BACKGROUND: Childhood obesity represents a major health concern worldwide due to its well established detrimental effect on cardiovascular and its potential negative effect on kidney functions. However, biomarkers that can help diagnose early stages of kidney damage in obese children represent an unmet clinical need. OBJECTIVES: In this study, we asked whether the prevalence of microalbuminuria, estimated glomerular filtration rate (eGFR) or hyperuricemia recorded in a wide cohort of obese children and adolescents would positively correlate with cardiometabolic dysfunction in these subjects. METHODS: We carried out a cross-sectional study on 360 obese children and adolescents between the ages of 3-18 years, enrolled in a tertiary care center. Clinical and biochemical evaluations including oral glucose tolerance tests (OGTTs) were performed on all patients. Microalbuminuria was defined as urinary albumin-to-creatinine ratio (u-ACR) of 30-300 mg/g. All data are expressed as mean ± standard deviation (SD), absolute values or percentages. Sex age-specific and eGFR SDs were used for statistical analyses. Serum uric acid ≥ 5.5 mg/dL was considered abnormal. RESULTS: The prevalence of microalbuminuria was 6.4%. Except for a lower insulinogenic-index, no correlations between microalbuminuria and cardiometabolic risk factors were detected. eGFR was < -1 SD and > 1 SD in 1.4% and 60.8% of subjects, respectively. Subjects with an eGFR > 1 SD had higher systolic blood pressure, liver enzymes, insulin resistance, glucose and insulin during OGTT, lower insulin sensitivity and a more prevalent microalbuminuria. Hyperuricemia (27.5%) increased the odds of hypertension, HDL ≤ 10th percentile and glucose ≥ 155.0 mg/dL after 60 minutes of OGTT. CONCLUSIONS: A worse cardiometabolic profile was observed in subjects with an eGFR > 1 SD compared to other subgroups. Therefore, pediatric obese patients with eGFR > 1 SD or hyperuricemia should be closely monitored for microalbuminuria and post-challenge glucose and insulin secretion, all potential indicators of renal dysfunction in these young patients.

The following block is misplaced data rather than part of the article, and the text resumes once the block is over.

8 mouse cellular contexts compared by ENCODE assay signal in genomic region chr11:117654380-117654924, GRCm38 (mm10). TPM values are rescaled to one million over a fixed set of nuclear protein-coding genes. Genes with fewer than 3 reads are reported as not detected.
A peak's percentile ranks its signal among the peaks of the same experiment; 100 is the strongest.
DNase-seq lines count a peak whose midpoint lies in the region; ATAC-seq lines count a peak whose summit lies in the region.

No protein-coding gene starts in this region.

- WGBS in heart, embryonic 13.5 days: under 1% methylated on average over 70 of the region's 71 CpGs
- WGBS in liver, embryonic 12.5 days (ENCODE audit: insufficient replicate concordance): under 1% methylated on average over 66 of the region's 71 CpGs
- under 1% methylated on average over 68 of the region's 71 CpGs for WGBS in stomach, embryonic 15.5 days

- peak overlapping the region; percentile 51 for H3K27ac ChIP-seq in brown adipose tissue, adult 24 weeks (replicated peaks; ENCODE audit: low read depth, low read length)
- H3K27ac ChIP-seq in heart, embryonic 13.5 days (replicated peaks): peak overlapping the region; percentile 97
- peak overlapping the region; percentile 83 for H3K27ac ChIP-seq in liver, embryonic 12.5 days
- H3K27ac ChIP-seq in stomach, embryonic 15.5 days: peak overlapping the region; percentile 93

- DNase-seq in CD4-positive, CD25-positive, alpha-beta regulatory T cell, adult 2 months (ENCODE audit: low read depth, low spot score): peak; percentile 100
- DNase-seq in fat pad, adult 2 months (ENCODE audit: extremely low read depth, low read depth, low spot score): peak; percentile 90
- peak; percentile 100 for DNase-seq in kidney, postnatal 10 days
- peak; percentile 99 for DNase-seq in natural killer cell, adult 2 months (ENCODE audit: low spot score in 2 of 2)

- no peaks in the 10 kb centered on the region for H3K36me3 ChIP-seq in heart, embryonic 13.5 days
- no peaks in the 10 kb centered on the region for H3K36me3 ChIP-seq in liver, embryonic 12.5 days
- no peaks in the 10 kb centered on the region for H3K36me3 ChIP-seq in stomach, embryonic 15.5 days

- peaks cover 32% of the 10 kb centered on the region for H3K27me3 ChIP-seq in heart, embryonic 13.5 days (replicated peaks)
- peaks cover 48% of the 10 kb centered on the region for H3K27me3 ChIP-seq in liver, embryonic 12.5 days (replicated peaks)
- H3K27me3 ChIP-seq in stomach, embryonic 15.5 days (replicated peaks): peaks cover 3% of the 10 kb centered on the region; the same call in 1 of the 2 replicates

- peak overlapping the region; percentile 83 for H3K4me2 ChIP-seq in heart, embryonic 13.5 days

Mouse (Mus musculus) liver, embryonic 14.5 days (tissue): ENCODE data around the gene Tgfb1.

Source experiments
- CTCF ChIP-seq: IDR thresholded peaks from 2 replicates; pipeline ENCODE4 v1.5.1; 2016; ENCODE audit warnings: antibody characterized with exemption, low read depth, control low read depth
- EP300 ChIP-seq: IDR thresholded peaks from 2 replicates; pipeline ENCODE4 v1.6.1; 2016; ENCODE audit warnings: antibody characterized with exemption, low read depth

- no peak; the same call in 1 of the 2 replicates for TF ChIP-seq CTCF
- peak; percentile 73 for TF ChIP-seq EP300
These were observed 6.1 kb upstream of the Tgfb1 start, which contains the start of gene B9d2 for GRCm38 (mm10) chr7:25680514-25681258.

High-normal estimated glomerular filtration rate and hyperuricemia positively correlate with metabolic impairment in pediatric obese patients

Ricotti, Roberta;Genoni, Giulia;Giglione, Enza;Monzani, Alice;NUGNES, Martina;ZANETTA, Sara;CASTAGNO, Matteo;Marolda, Agostina;Bellomo, Giorgio;Bona, Gianni;Bellone, Simonetta;Prodam, Flavia
2018-01-01

Abstract

BACKGROUND: Childhood obesity represents a major health concern worldwide due to its well established detrimental effect on cardiovascular and its potential negative effect on kidney functions. However, biomarkers that can help diagnose early stages of kidney damage in obese children represent an unmet clinical need. OBJECTIVES: In this study, we asked whether the prevalence of microalbuminuria, estimated glomerular filtration rate (eGFR) or hyperuricemia recorded in a wide cohort of obese children and adolescents would positively correlate with cardiometabolic dysfunction in these subjects. METHODS: We carried out a cross-sectional study on 360 obese children and adolescents between the ages of 3-18 years, enrolled in a tertiary care center. Clinical and biochemical evaluations including oral glucose tolerance tests (OGTTs) were performed on all patients. Microalbuminuria was defined as urinary albumin-to-creatinine ratio (u-ACR) of 30-300 mg/g. All data are expressed as mean ± standard deviation (SD), absolute values or percentages. Sex age-specific and eGFR SDs were used for statistical analyses. Serum uric acid ≥ 5.5 mg/dL was considered abnormal. RESULTS: The prevalence of microalbuminuria was 6.4%. Except for a lower insulinogenic-index, no correlations between microalbuminuria and cardiometabolic risk factors were detected. eGFR was < -1 SD and > 1 SD in 1.4% and 60.8% of subjects, respectively. Subjects with an eGFR > 1 SD had higher systolic blood pressure, liver enzymes, insulin resistance, glucose and insulin during OGTT, lower insulin sensitivity and a more prevalent microalbuminuria. Hyperuricemia (27.5%) increased the odds of hypertension, HDL ≤ 10th percentile and glucose ≥ 155.0 mg/dL after 60 minutes of OGTT. CONCLUSIONS: A worse cardiometabolic profile was observed in subjects with an eGFR > 1 SD compared to other subgroups. Therefore, pediatric obese patients with eGFR > 1 SD or hyperuricemia should be closely monitored for microalbuminuria and post-challenge glucose and insulin secretion, all potential indicators of renal dysfunction in these young patients.
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Utilizza questo identificativo per citare o creare un link a questo documento: https://hdl.handle.net/11579/94600
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